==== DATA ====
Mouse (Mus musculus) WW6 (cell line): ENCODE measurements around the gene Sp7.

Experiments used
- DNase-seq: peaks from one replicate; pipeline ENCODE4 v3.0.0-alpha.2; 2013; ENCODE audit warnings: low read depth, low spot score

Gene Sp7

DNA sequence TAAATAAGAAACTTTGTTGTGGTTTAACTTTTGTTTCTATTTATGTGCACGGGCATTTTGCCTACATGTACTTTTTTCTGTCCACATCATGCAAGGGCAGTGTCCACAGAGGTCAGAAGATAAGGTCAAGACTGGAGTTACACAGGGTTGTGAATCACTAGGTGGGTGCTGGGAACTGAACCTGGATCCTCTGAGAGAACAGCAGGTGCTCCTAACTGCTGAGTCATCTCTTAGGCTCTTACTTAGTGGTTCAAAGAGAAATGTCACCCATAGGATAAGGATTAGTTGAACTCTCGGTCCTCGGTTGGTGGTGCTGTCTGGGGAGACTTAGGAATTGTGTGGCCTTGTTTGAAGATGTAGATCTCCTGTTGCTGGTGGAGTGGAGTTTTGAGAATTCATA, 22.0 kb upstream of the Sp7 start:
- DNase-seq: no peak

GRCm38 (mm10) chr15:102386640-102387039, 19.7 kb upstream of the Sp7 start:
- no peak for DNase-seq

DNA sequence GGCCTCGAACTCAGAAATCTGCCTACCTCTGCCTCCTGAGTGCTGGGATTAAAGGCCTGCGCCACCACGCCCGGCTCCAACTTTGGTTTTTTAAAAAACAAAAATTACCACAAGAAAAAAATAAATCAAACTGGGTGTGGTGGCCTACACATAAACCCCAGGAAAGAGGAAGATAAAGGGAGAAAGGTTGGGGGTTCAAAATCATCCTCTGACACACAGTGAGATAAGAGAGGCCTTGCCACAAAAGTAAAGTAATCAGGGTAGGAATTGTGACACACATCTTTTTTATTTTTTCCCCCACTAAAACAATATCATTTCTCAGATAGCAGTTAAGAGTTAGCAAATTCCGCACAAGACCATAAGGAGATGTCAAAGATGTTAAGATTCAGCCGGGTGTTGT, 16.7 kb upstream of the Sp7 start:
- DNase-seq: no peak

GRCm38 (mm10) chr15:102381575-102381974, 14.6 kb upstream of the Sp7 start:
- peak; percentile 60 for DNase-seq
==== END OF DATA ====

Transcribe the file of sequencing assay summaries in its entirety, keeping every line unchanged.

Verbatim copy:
Mouse (Mus musculus) WW6 (cell line): ENCODE measurements around the gene Sp7.

Experiments used
- DNase-seq: peaks from one replicate; pipeline ENCODE4 v3.0.0-alpha.2; 2013; ENCODE audit warnings: low read depth, low spot score

Gene Sp7

DNA sequence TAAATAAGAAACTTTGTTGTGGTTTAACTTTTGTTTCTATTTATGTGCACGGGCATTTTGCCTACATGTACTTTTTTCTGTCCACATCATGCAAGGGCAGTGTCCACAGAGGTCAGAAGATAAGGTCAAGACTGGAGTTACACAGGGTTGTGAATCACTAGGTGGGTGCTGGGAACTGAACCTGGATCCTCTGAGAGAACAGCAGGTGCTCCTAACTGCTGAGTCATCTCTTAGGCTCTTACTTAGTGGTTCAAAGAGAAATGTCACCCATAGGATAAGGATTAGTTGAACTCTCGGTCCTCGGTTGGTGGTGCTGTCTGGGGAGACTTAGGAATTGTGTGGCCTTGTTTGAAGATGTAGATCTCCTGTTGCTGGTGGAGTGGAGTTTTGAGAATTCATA, 22.0 kb upstream of the Sp7 start:
- DNase-seq: no peak

GRCm38 (mm10) chr15:102386640-102387039, 19.7 kb upstream of the Sp7 start:
- no peak for DNase-seq

DNA sequence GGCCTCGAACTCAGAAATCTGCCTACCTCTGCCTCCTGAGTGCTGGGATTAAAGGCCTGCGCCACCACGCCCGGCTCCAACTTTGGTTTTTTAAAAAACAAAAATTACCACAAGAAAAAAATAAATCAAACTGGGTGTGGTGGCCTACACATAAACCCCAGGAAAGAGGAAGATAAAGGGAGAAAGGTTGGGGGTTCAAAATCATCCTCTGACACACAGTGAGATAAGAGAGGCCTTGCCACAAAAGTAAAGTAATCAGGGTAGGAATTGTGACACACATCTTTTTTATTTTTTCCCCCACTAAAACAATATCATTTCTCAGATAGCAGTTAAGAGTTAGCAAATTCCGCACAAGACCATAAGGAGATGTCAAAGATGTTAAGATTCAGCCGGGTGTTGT, 16.7 kb upstream of the Sp7 start:
- DNase-seq: no peak

GRCm38 (mm10) chr15:102381575-102381974, 14.6 kb upstream of the Sp7 start:
- peak; percentile 60 for DNase-seq